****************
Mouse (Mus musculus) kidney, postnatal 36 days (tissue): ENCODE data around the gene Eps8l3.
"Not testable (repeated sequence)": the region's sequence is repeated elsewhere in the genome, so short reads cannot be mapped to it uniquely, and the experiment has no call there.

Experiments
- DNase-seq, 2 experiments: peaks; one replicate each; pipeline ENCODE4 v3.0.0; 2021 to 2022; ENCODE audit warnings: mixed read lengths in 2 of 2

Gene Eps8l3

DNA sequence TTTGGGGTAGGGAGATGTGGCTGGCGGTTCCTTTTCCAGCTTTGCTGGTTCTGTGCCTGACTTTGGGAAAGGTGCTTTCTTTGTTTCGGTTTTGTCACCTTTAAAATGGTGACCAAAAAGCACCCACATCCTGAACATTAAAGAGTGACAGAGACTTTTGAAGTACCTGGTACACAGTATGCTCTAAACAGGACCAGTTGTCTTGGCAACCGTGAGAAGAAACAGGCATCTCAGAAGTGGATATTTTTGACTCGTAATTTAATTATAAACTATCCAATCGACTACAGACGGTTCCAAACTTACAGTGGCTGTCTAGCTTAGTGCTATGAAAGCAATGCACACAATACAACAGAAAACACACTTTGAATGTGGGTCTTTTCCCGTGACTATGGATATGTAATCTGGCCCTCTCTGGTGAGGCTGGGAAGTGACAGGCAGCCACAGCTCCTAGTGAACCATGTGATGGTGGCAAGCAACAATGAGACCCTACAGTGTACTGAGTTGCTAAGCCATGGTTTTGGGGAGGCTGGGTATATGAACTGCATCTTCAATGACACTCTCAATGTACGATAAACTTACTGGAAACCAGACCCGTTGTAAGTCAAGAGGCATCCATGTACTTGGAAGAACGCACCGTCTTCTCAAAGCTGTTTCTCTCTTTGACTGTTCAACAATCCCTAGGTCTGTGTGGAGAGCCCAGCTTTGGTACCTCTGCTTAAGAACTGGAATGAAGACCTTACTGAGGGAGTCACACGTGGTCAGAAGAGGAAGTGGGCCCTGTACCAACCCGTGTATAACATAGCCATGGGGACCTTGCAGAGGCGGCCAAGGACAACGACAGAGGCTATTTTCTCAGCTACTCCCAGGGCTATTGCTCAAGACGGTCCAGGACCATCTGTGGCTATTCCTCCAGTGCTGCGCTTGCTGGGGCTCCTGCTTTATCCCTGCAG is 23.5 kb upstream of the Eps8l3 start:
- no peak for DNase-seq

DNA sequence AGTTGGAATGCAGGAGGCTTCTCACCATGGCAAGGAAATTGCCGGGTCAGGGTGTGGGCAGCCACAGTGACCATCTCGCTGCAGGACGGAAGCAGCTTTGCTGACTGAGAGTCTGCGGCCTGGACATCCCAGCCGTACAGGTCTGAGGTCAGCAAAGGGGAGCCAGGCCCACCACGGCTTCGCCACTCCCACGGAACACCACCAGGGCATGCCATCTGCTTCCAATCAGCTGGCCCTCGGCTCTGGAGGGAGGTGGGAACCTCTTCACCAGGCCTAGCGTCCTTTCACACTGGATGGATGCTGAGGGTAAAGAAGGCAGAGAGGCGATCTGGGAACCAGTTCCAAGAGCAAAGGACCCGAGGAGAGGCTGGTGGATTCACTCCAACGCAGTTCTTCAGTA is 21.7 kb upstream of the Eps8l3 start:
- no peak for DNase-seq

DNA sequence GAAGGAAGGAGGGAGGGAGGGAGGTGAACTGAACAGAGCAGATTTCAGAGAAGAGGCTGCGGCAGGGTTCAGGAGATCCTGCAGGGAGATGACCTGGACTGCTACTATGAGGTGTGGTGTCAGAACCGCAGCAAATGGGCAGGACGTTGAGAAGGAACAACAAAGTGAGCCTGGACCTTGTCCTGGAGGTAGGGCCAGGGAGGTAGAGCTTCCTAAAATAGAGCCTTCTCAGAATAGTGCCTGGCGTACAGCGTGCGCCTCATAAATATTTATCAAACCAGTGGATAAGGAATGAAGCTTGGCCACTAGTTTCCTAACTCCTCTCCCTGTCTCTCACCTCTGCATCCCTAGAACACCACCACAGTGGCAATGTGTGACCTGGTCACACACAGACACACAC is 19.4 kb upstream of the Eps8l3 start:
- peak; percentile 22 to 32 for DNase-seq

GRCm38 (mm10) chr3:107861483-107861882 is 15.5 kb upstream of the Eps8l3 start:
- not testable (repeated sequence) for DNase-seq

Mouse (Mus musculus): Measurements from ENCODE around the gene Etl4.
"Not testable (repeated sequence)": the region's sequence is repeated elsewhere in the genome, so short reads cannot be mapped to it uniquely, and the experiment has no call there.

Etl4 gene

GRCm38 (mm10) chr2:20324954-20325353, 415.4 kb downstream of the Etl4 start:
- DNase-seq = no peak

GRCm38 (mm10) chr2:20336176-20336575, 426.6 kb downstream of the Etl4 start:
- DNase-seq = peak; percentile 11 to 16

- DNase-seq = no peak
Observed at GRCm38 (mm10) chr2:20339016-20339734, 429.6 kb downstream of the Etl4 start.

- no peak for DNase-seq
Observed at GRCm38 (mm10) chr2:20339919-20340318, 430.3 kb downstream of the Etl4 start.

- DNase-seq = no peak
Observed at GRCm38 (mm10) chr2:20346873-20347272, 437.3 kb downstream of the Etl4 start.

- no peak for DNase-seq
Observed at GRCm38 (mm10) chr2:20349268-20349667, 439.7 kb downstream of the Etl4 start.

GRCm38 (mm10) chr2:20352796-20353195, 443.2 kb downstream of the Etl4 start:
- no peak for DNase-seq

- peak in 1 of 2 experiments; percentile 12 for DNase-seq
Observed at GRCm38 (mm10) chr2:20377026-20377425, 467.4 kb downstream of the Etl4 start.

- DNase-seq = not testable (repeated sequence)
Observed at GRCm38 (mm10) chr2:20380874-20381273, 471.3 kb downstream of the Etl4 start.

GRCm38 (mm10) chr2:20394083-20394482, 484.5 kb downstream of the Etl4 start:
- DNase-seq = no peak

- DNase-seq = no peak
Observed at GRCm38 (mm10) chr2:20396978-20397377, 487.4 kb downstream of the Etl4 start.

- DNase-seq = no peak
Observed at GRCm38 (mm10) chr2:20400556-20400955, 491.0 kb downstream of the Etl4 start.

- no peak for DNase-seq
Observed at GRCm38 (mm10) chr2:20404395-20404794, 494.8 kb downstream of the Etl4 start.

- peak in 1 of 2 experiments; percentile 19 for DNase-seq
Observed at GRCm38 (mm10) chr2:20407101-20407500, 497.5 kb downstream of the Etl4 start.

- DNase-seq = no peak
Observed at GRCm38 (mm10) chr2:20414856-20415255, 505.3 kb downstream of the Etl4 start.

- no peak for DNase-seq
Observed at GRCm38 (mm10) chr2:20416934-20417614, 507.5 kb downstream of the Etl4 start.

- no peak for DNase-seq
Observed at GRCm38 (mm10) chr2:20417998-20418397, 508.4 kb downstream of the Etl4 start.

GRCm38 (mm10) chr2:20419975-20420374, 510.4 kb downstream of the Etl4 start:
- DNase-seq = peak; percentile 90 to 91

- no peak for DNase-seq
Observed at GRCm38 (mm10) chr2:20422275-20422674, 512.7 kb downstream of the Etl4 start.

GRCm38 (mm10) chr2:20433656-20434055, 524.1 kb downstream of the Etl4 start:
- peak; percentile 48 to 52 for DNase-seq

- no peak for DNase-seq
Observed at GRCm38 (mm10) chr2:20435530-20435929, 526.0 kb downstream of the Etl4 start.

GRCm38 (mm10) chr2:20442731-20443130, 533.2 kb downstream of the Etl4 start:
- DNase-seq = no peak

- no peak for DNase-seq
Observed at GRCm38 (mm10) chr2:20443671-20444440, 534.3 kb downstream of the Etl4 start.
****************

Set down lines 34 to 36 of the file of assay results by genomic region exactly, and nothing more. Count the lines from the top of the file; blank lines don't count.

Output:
Observed at GRCm38 (mm10) chr2:20380874-20381273, 471.3 kb downstream of the Etl4 start.

GRCm38 (mm10) chr2:20394083-20394482, 484.5 kb downstream of the Etl4 start:
- DNase-seq = no peak